Students might have an idea of what they can afford because they receive a summary of projected federal awards once their FAFSA has been processed by the government, Wilson said. The exact state, and sometimes institutional, awards are still unknown to students until they receive their offers.

Some students find out their aid through alternative forms: Private schools that use the CSS have often been able to work around some of the FAFSA complications and provide offers. But the Texas Application for State Financial Aid, a state aid form often used by undocumented students, is also experiencing setbacks because of technological issues.

Many financial aid offices have extended their deadlines beyond the typical May 1 deadline for prospective students to commit to attending, as some are still weighing their options between schools while waiting for their financial aid packages. UT admits, for example, now have the option to request another month before committing, until June 1.

"As it stands, if people had to make a decision by May 1, there would be many students, they would say, 'I just don't think I'm going to be able to afford to attend,'" said Miguel V. Wasielewski, UT- Austin's executive director of admissions. "Schools are doing the very best to provide the most flexibility to students, so that when they're making the decision of where to attend, they're doing that understanding fully what their financial aid options are."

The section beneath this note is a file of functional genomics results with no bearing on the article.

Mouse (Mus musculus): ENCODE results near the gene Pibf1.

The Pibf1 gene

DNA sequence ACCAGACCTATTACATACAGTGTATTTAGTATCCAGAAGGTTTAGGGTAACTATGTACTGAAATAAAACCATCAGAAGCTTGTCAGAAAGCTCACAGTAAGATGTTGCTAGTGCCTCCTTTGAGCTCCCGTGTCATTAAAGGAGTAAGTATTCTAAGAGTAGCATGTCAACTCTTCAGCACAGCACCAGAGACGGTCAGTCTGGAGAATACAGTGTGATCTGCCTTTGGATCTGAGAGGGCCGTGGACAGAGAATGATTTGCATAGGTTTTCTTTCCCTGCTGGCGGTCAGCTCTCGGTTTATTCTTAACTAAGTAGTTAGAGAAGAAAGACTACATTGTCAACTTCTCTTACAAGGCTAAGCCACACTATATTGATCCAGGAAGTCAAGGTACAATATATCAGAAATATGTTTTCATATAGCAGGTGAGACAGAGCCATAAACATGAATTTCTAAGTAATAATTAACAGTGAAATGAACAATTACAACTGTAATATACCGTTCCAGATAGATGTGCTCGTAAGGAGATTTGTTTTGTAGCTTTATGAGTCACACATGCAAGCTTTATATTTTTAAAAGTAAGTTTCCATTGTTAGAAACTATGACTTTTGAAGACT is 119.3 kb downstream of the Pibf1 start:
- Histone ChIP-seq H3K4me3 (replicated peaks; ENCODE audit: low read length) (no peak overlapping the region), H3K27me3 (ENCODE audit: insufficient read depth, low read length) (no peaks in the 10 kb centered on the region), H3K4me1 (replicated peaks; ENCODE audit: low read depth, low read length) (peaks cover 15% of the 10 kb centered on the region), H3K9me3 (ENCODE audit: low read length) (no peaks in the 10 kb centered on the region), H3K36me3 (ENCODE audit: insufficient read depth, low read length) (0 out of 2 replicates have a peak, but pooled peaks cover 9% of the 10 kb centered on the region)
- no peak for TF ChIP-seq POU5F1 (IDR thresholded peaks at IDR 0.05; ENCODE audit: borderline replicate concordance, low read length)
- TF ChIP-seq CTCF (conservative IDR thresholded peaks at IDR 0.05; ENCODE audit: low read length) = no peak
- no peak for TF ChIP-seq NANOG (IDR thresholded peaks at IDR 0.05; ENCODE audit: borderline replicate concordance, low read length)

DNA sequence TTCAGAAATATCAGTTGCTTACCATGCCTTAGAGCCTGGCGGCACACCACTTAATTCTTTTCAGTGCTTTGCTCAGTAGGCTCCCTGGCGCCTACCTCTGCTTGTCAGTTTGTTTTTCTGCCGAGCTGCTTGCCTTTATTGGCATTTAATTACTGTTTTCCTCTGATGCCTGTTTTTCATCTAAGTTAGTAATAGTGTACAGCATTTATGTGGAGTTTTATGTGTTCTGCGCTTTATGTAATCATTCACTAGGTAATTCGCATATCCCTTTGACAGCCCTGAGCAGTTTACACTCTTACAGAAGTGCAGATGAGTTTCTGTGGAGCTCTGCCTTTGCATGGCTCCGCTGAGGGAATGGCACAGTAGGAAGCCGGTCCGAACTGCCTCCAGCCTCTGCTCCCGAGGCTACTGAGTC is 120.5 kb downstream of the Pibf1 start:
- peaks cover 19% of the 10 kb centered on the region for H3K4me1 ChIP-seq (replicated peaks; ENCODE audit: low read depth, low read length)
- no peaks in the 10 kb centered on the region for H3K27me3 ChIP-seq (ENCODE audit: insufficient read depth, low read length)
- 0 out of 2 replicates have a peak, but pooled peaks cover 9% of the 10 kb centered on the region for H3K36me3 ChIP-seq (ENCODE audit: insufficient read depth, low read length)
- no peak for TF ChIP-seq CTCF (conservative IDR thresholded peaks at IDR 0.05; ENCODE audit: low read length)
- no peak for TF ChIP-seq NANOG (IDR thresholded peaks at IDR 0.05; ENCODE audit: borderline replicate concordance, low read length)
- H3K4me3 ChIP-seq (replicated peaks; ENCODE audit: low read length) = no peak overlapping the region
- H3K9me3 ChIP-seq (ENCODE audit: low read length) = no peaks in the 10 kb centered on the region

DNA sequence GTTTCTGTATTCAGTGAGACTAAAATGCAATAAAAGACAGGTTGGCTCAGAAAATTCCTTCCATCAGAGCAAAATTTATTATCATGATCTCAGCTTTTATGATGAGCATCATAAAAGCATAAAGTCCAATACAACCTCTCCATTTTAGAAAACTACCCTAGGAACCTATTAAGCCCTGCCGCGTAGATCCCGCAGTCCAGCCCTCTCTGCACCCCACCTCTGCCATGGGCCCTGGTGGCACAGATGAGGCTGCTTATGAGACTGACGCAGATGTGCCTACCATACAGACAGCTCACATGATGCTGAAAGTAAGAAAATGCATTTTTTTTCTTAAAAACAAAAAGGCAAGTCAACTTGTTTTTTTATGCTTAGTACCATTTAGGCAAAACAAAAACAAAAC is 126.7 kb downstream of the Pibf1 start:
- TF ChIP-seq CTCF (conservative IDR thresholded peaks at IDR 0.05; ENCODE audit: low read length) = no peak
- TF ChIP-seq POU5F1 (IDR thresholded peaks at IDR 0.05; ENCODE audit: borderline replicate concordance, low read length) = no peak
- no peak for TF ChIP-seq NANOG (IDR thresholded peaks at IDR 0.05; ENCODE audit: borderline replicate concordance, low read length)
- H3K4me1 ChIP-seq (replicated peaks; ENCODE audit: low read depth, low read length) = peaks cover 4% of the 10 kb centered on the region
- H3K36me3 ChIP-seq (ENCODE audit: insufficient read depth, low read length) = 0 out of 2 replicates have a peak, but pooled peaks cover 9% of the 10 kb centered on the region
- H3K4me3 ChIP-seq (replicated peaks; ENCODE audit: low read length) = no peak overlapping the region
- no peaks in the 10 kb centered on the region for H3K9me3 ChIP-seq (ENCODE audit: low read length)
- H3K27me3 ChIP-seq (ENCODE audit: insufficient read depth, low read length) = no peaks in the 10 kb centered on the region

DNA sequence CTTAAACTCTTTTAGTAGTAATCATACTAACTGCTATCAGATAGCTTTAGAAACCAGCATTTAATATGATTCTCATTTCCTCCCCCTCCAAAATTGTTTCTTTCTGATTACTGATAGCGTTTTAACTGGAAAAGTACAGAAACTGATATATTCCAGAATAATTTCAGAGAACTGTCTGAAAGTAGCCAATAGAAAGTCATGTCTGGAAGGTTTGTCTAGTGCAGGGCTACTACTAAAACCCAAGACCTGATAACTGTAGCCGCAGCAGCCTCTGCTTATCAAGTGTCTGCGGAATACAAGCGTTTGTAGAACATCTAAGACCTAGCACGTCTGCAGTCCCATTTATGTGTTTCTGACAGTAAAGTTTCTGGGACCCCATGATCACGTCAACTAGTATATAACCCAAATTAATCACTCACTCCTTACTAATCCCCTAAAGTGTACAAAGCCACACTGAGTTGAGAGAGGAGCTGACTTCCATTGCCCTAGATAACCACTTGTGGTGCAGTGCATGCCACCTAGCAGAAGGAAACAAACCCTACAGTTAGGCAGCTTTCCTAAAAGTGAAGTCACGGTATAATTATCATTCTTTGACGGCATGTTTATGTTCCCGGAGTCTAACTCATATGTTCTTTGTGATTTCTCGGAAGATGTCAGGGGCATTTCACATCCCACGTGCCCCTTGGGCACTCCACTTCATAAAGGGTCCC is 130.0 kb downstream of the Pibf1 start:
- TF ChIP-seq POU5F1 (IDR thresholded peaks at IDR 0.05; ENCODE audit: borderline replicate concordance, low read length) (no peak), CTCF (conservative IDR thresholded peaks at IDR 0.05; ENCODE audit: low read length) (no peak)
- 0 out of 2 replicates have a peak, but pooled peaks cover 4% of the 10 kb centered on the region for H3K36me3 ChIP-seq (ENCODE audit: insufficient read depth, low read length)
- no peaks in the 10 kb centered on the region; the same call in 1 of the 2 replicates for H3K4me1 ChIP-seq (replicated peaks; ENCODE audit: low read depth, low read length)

Texas A&M University extended its commitment deadline to June 1 as well, said Delisa Falks, assistant vice president of scholarships and financial aid at the College Station campus. Financial aid officials are still urging students to fill out their FAFSA forms if they haven't already.

"It's been tough," she said. "It's unfortunate that we're on a much later timeline to send out financial letters. But luckily, we've been able to be flexible and extend our deadline, which I think is helpful and something that was good to do for our families."

Fanny Caceres, a senior at Northline Secondary, is anxious to see her final offer from Lycoming College, a private school in Pennsylvania. She is otherwise glad to be done with the FAFSA.

"I guess they tried to make it easier for us, but it did not go well," she said.

(c)2024 the Houston Chronicle. Distributed by Tribune Content Agency, LLC.